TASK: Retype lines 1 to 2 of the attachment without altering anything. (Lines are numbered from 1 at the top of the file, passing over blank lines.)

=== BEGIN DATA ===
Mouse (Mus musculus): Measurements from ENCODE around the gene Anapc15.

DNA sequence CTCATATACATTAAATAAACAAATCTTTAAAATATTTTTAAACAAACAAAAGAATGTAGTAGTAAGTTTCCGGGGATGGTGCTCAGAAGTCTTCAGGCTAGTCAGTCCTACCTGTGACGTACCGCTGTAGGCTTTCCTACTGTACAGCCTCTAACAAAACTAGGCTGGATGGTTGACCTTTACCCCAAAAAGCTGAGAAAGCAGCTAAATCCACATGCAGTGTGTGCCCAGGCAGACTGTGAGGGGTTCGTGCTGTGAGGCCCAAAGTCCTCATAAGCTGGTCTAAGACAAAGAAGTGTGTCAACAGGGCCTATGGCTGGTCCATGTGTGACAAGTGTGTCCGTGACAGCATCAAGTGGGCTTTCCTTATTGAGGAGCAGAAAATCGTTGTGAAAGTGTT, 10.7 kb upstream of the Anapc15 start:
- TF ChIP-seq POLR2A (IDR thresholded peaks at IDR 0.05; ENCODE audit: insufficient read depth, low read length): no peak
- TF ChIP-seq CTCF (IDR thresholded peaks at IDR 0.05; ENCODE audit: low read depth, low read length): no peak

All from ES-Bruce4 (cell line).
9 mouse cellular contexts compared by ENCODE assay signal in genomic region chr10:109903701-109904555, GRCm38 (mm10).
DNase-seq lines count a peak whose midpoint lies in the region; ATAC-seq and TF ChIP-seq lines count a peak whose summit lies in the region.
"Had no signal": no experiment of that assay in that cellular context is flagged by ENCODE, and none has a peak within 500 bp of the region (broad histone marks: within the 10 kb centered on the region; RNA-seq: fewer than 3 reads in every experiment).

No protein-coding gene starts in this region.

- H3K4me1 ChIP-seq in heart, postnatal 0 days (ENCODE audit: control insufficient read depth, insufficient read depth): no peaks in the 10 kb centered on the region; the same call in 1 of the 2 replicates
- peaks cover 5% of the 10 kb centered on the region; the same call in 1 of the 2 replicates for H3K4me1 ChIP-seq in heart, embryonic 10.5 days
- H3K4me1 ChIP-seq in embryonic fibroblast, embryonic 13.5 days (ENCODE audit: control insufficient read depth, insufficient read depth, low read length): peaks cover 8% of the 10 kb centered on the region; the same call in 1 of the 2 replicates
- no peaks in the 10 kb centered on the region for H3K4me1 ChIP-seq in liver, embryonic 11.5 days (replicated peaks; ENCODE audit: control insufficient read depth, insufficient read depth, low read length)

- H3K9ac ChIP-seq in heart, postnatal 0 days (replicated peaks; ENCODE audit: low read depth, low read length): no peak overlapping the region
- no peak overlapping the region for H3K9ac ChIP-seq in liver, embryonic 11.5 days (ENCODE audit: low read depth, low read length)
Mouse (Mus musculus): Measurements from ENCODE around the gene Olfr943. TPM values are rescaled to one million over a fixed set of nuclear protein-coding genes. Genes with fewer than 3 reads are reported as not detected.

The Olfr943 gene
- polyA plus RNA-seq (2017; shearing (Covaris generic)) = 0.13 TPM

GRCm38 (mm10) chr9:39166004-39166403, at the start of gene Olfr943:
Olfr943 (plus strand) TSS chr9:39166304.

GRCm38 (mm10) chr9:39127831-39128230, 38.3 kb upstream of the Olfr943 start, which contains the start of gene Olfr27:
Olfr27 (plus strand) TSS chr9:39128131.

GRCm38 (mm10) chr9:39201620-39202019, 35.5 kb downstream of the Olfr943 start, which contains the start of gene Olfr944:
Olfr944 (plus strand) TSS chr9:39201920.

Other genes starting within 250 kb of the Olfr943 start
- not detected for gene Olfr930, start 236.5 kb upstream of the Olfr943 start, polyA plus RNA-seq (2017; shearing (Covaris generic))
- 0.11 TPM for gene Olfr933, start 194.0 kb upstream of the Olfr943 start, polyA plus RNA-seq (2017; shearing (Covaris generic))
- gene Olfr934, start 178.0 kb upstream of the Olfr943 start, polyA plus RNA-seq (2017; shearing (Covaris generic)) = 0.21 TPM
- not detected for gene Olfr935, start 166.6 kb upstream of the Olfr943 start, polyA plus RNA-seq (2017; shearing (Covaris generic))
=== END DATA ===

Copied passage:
Mouse (Mus musculus): Measurements from ENCODE around the gene Anapc15.

DNA sequence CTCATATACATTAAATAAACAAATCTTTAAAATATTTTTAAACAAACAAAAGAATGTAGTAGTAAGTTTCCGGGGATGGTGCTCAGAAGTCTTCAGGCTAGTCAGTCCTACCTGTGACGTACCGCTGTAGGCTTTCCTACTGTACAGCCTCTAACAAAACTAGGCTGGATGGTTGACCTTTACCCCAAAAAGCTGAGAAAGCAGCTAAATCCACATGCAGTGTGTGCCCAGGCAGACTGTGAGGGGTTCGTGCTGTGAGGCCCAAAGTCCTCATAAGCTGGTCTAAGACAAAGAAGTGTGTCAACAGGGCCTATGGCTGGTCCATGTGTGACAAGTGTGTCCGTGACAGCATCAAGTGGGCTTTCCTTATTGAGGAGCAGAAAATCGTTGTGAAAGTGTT, 10.7 kb upstream of the Anapc15 start: